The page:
I must admit, my younger self looked down upon people who used kid leashes. What kind of parent degrades their child like that? Aren’t they responsible enough to keep track of their kids?
Then I had children.
A friend in my playgroup was the first one to get a leash. Her daughter liked to run off, and with #2 rapidly growing inside her belly a leash became a necessity. I ended up getting one for V, but didn’t make much use of it until Little A came along. Now it’s constantly in the car so that I always have it handy.
Despite the stigma attached to kid leashes (no pun intended), I haven’t had a single bad comment from someone. Neither has my friend. In fact, we’ve both had many positive comments. If you’re on the fence about getting a leash, or just want to know the benefits, here’s a handy list for you:
Some kids are runners. My daughter is one, and if I call for her to stop it only spurns her on further. If she’s making a break for the street, I can’t assume she’ll stop at the curb and not plunge herself into danger. It’s not a gamble I’m willing to take.
Some kids don’t hold hands. My daughter hates holding hands, unless of course she doesn’t need to. If we’re casually strolling through the park she’ll hold hands. If we’re crossing the street she’ll yank her hand and cry and collapse to the floor and tantrum. We have a rule that she has to either hold hands or be carried across the street/parking lot so we always end up carrying her. It’s a pain in the ass (and back). The leash allows her to walk and be safe.
Leashes give the illusion of freedom. This goes back to the hand-holding thing. It’s all about control. She wants to feel like an adult or a big kid, so she doesn’t want to hold hands. A leash, however, is perfectly acceptable in her mind because it allows her to walk “by herself.” She feels like she has freedom, even if she really doesn’t.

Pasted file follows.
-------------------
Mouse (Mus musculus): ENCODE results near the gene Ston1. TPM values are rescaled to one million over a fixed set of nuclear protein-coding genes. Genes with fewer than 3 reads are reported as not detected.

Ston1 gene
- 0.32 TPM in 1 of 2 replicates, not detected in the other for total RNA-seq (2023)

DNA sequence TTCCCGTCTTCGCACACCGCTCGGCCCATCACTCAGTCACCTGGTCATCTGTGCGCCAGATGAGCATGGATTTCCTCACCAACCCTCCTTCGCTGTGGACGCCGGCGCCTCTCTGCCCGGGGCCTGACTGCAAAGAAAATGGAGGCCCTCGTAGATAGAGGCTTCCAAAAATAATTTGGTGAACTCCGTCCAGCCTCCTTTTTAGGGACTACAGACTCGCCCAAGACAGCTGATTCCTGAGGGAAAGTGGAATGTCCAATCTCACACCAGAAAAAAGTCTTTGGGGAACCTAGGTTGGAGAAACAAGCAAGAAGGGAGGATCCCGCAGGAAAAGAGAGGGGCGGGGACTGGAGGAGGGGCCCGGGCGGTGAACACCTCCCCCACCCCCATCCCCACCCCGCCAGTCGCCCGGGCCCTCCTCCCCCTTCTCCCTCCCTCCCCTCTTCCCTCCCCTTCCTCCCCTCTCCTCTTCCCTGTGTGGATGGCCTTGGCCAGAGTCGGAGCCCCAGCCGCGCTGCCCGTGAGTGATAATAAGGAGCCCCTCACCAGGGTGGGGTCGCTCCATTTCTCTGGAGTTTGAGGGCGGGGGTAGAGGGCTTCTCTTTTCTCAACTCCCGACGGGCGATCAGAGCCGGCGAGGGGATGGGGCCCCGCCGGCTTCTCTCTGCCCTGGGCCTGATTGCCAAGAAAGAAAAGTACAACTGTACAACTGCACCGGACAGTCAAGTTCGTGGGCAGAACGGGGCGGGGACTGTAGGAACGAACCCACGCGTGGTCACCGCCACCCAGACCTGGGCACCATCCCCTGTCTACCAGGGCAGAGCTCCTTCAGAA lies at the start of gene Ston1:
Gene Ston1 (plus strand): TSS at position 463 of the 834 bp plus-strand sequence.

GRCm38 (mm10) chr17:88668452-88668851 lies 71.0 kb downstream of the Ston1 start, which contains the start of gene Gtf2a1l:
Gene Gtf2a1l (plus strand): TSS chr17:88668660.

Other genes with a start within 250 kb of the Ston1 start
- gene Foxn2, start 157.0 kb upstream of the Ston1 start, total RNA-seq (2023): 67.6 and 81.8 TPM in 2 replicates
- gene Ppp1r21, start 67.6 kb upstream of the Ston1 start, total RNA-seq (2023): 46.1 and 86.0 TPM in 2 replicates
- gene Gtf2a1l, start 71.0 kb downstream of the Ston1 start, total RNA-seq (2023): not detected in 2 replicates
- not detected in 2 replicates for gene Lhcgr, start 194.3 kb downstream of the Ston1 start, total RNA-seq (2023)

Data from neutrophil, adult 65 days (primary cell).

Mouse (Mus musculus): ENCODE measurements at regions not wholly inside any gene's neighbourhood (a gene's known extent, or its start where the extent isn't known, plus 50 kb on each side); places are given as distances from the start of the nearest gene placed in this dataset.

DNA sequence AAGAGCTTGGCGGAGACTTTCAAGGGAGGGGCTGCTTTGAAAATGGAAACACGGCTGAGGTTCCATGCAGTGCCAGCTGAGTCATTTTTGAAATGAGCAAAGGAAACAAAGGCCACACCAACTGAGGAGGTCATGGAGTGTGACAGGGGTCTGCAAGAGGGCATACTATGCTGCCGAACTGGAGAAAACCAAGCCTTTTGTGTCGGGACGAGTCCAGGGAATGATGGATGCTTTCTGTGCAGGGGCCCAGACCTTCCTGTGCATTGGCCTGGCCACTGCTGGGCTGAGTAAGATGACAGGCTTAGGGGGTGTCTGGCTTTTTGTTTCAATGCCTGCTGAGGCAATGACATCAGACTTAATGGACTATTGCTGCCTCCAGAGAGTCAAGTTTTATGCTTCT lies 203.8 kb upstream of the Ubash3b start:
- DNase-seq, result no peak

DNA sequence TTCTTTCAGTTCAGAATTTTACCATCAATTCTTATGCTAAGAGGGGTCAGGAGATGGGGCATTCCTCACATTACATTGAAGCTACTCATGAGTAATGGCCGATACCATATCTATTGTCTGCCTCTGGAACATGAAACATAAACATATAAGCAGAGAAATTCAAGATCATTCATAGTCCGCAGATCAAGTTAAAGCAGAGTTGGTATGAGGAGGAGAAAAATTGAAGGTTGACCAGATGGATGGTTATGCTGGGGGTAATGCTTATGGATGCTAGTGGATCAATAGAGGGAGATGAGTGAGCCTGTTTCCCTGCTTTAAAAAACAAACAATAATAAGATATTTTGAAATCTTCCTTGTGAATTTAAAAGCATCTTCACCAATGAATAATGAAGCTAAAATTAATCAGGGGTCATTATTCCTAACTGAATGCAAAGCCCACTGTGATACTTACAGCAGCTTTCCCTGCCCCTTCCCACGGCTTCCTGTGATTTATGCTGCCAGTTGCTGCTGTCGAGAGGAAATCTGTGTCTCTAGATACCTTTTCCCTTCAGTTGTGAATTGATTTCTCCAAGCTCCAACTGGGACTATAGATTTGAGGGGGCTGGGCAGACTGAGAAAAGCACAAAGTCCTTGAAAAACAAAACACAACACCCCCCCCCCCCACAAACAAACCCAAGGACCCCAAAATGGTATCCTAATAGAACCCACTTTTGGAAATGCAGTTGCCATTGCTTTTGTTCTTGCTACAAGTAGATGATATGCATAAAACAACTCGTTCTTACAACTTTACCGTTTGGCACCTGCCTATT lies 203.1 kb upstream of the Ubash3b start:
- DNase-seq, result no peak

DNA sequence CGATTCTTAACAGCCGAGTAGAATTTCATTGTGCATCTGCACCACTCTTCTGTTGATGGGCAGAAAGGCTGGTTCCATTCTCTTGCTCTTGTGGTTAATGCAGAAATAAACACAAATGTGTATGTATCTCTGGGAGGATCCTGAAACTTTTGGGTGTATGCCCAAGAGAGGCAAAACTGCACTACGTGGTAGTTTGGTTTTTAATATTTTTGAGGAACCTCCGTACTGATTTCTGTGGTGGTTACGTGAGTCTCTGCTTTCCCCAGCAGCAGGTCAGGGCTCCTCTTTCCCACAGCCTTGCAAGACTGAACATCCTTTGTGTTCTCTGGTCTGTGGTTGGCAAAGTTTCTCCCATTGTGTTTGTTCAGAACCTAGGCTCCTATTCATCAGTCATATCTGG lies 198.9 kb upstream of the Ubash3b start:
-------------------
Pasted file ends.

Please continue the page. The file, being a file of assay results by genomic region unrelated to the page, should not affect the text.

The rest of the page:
Leashes give more freedom than a stroller. Make no mistake- you WILL have to walk a lot slower when your kid is walking. But your kid is also going to get a lot more exercise and be a lot more engaged with the world that he would be just passively riding along in a stroller.
I want my damn hands free. Even if you don’t have two kids the leash can come in handy. Sometimes you just need to have both or even one hand free. I’d like to be able to put my diaper bag and purse in the car without worrying about my kid taking off into traffic.
Leashes are early training for a backpack. That friend I mentioned? Her kid moved from leash to backpack. They actually do a lot of outdoor stuff, so this allows her child to carry some of her own supplies (lunch or portable potty).
Leashes are cute. Adults have too many psychological hang-ups about things. Kids don’t. While an adult might see a leash as a degrading tool of oppression, a child just sees a cute animal pack. My daughter LIKES her leash. Sometimes she gets mad when we try to take it off, or if we try to “tuck in the tail” (put away the leash portion).